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Well... since ##x-\epsilon## is not an upper bound, then ##x-\epsilon## must lie somewhere within ##S##, or it must be some lower bound of ##S##... ##x-\epsilon## is not necessarily an element of ##S##, as has been stated before. But I'm thinking that the fact that ##x-\epsilon## is either a lower bound or lies somewhere in the set ##S## (but is not necessarily an element of ##S##) means that the interval ##(x-\epsilon,x]## is non-empty and must contain some element ##a∈S##.

How can x lie "somewhere within ##S##" but not an element of ##S##? x is either an element of ##S## or it isn't. And there is nothing given about lower bounds in this problem.
You have never actually stated what the definition of "least upper bound" is. You need to know exactly what that means and use it to get the result you are trying to prove.

Eclair_de_XII
So according to Wikipedia:

"A real number ##x## is the least upper bound for a non-empty set of real numbers ##S## if ##x≥s## for all ##s∈S##, and ##x≤y## for every upper bound ##y## of ##S##."

I'm sorry, but I'm clueless as to how to use the fact that ##x## is an upper bound that is equal to or less than every upper bound ##y## of ##S## in my proof. Oh, and there's also the least-upper-bound property, which states that: "Any non-empty set of real numbers ##S## that is bounded from above must have a least upper bound ##x∈ℝ##."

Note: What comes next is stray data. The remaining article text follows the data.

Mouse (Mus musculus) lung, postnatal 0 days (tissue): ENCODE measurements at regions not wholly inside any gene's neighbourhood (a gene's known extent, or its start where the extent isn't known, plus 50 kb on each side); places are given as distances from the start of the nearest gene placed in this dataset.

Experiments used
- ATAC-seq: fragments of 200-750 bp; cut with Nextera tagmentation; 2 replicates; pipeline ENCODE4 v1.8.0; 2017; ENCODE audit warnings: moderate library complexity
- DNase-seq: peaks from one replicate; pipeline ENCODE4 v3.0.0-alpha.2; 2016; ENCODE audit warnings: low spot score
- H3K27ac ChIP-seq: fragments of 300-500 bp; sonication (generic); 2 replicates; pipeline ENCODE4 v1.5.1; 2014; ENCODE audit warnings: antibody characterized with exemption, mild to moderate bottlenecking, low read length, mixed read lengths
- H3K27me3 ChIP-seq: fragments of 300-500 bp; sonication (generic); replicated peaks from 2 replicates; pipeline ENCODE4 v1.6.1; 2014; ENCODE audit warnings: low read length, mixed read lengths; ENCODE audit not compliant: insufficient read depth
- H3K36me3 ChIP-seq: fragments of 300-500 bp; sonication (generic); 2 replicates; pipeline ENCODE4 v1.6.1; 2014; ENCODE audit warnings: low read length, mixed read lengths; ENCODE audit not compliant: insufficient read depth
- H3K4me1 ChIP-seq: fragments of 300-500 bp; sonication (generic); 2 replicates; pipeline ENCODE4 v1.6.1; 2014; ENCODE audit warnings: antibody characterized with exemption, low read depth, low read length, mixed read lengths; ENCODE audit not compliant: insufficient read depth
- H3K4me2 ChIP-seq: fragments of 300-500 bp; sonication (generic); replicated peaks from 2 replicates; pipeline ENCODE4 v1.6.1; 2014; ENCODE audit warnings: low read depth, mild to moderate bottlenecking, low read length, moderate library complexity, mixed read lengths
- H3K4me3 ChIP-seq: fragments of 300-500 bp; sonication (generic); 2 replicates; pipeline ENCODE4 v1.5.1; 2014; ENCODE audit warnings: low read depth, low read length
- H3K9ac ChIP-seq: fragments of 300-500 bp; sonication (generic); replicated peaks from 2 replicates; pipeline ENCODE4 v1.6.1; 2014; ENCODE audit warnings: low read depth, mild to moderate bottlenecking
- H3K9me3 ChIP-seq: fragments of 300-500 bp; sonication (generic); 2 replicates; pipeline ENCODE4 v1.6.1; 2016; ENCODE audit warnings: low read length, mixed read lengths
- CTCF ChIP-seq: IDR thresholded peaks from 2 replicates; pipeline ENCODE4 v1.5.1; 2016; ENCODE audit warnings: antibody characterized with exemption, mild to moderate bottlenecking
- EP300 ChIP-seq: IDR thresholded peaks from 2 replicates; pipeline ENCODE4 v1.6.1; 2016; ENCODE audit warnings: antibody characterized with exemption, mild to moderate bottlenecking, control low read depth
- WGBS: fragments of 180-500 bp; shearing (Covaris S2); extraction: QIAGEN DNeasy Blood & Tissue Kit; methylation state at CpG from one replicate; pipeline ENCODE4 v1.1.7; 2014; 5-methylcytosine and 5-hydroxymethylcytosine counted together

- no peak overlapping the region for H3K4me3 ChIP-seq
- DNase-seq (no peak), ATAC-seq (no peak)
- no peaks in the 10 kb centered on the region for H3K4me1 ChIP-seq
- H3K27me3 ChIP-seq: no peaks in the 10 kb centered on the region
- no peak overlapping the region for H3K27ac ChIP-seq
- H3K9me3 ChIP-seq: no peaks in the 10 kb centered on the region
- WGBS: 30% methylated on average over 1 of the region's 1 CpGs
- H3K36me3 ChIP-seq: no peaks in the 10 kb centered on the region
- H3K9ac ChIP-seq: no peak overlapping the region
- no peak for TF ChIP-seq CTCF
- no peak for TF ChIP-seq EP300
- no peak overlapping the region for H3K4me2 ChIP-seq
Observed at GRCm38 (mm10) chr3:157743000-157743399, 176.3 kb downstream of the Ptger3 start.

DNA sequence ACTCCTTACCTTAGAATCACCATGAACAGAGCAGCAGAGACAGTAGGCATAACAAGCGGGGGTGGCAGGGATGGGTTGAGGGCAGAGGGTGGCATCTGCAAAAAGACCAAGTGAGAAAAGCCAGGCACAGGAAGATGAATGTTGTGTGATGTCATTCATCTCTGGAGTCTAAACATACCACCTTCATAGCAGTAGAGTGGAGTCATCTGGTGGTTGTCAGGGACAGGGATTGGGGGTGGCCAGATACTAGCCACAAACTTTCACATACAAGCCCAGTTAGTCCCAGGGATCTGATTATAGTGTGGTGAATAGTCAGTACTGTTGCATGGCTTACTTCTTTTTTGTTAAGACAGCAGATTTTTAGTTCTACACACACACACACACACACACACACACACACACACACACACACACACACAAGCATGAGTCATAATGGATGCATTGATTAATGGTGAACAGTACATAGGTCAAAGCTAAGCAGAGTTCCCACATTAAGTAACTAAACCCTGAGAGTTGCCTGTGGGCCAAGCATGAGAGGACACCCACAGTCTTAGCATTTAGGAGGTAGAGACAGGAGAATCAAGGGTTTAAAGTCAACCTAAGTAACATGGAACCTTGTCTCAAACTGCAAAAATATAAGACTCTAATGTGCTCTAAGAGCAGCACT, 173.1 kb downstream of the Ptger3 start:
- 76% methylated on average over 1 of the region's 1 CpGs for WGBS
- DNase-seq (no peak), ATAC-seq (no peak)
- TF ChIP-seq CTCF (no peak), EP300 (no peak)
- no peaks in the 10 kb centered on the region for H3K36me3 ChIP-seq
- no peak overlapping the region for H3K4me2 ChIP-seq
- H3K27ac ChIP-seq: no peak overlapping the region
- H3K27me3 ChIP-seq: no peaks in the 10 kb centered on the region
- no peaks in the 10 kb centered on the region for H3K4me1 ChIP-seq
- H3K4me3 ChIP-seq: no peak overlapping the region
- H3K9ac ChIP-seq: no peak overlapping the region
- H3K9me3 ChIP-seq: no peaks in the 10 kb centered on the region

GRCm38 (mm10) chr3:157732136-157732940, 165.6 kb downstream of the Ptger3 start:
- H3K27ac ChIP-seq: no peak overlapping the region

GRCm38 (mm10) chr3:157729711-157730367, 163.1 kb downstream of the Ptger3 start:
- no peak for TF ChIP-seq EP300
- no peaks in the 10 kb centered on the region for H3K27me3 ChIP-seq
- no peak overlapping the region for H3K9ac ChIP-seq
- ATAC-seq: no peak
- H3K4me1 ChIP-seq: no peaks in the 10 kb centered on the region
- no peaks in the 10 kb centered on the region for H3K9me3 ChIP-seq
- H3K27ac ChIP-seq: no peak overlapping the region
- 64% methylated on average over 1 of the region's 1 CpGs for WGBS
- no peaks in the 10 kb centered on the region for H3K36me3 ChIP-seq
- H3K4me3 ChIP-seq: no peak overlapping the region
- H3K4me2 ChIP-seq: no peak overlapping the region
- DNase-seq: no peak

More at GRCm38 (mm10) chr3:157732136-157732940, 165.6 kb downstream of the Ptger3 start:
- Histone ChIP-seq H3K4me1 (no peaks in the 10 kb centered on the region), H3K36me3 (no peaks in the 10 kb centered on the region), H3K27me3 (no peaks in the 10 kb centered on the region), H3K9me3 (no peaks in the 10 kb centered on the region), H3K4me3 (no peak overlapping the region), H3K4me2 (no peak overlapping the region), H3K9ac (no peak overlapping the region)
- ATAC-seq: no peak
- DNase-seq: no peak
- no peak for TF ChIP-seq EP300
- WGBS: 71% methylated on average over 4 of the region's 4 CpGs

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So according to Wikipedia:

"A real number ##x## is the least upper bound for a non-empty set of real numbers ##S## if ##x≥s## for all ##s∈S##, and ##x≤y## for every upper bound ##y## of ##S##."

I'm sorry, but I'm clueless as to how to use the fact that ##x## is an upper bound that is equal to or less than every upper bound ##y## of S in my proof. Oh, and there's also the least-upper bound property, which states that: "Any non-empty set of real numbers ##S## that is bounded from above must have a least upper bound ##x∈ℝ##."

I'll be honest, it's difficult to help because you don't seem to be able to grasp the material. This sort of rigorous maths is difficult for most people - to begin with at least.

In any case you need to do one more thing:

Give your definition of an upper bound. Don't look anything up. Try to write your own definition for ##y## is an upper bound for the set ##S##

After you've done this, look up the definition.

Does the definition agree with yours? If not, why not? Do you understand what an upper bound is?

Eclair_de_XII
Try to write your own definition for ##y## is an upper bound for the set ##S##

I'll try...

Upper bound: "A real number ##y## is said to be an upper bound for a set ##S## if ##y≥s## for all ##s∈S##."

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I'll try...